President Obama’s Hypocritical New Drone Assassination Rules

Someday a Republican president will have the power to assassinate American citizens. And that's President Obama's fault.

Now that President Obama’s re-election is safely in the bag, is it OK for grumpy liberals to start criticizing him again? It is? OK then!

Because this story in Sunday’s New York Times is infuriating:

Facing the possibility that President Obama might not win a second term, his administration accelerated work in the weeks before the election to develop explicit rules for the targeted killing of terrorists by unmanned drones, so that a new president would inherit clear standards and procedures, according to two administration officials.

The matter may have lost some urgency after Nov. 6. But with more than 300 drone strikes and some 2,500 people killed by the Central Intelligence Agency and the military since Mr. Obama first took office, the administration is still pushing to make the rules formal and resolve internal uncertainty and disagreement about exactly when lethal action is justified.

How arrogant.

Understand what this means: President Obama has spent the last four years basically trusting his gut about who lives and who dies in drone attacks—including American citizens—and asking us to do the same. His administration has offered no evidence at all that there’s any kind of due process involved in making sure that the people who die by remote control are actually guilty of making war on America, instead offering anonymous guarantees that the president really, really, really takes this stuff seriously.

It’s never been good enough, and one of the best counterarguments against the Obama Administration’s cavalier approach to the matter was this question: Would you trust a Republican with such unlimited power?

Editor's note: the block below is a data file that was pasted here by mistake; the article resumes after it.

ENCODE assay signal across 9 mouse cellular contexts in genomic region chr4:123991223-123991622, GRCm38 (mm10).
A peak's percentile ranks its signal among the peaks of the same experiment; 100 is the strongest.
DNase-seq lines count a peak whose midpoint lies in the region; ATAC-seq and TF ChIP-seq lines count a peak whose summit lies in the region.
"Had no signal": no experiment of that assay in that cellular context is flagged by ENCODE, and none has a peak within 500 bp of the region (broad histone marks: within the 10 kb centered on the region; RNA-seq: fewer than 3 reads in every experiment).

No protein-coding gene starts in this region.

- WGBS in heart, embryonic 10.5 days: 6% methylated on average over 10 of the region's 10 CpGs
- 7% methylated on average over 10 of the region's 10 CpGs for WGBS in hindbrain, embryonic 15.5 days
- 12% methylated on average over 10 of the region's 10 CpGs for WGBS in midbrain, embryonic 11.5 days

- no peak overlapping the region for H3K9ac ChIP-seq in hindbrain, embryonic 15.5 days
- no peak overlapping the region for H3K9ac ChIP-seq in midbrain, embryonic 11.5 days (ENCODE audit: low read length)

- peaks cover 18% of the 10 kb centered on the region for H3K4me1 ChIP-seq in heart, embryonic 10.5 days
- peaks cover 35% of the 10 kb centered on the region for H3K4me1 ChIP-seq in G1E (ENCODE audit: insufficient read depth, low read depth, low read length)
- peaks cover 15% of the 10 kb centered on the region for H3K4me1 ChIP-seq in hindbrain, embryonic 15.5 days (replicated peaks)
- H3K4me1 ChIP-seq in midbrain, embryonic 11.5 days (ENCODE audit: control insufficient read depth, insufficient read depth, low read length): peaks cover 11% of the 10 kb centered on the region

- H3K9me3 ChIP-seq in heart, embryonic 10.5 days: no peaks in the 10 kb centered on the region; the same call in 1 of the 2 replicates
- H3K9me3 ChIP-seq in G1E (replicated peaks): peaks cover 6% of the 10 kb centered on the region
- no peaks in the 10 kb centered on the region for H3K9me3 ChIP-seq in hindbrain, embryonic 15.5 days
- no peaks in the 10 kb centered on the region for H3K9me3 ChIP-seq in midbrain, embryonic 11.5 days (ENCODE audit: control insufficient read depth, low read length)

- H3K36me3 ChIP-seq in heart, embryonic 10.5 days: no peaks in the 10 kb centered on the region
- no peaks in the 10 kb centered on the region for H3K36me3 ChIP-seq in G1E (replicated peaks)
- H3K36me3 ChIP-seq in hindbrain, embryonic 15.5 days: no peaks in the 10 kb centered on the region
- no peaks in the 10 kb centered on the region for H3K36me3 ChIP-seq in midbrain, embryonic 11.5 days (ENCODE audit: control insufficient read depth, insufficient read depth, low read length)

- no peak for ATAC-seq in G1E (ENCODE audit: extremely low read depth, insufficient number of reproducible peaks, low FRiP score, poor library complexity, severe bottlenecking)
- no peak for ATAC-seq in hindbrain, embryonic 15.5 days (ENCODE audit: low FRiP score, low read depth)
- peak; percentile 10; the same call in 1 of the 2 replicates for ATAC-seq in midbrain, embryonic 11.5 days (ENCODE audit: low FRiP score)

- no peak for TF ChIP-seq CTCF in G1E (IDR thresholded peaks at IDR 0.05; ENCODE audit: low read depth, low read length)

The answer: No. With the threat of a Mitt Romney victory looming over the White House, Democratic officials suddenly decided that there needed to be rules and accountability to provide some insurance a president doesn’t use the power of assassination too lightly or unwisely.

What the Obama Administration doesn’t realize it’s too late. The cat is out of the bag. Someday, a Republican president will assert an unlimited right to conduct drone-led assassination campaigns—and they’ll cite President Obama himself as the reason they can do so.

Don’t believe me? Ask Stephen F. Knott. He’s a professor of National Security Affairs at the Naval War College, and the author of a recent book, Rush to Judgment: George W. Bush, the War on Terror, and His Critics. I don’t buy the entirety of Knott’s (revisionist) argument that Bush gets a bum wrap from historians and critics, but he does document that many presidents at war—going back to Lincoln, and including both Woodrow Wilson and FDR—set precedents that Bush cited in support of his efforts to open up prisons like Guantanamo and set up military commissions to try suspected terrorists. If Bush was bad, Knott argues, he wasn’t groundbreakingly bad: Other presidents, including Democrats, got there first.

Here’s what this means for Obama: In the aftermath of presidential abuses of previous decades, Congress passed anti-torture treaties and anti-wiretapping laws. When the War on Terror arrived, though, President Bush brushed them aside like so much confetti—arguing (sometimes secretly, admittedly) that the precedents set by presidents before him offered a plausible reason to do so.

Which means that the Obama Administration’s late-arriving rules for drone strikes are too late. Someday there will be a Republican president again. Democrats won’t win forever. And those future presidents aren’t going to consider themselves bound by the rule book President Obama leaves behind; they’ll look at how he acted, instead.

And how has the president acted? Like a man with too much regard for his own judgement and too little respect for any process that might restrain his ability to kill America’s enemies.

So it’s too late for a rule book, Mr. President. The genie is already out of the bottle. And it’s your fault.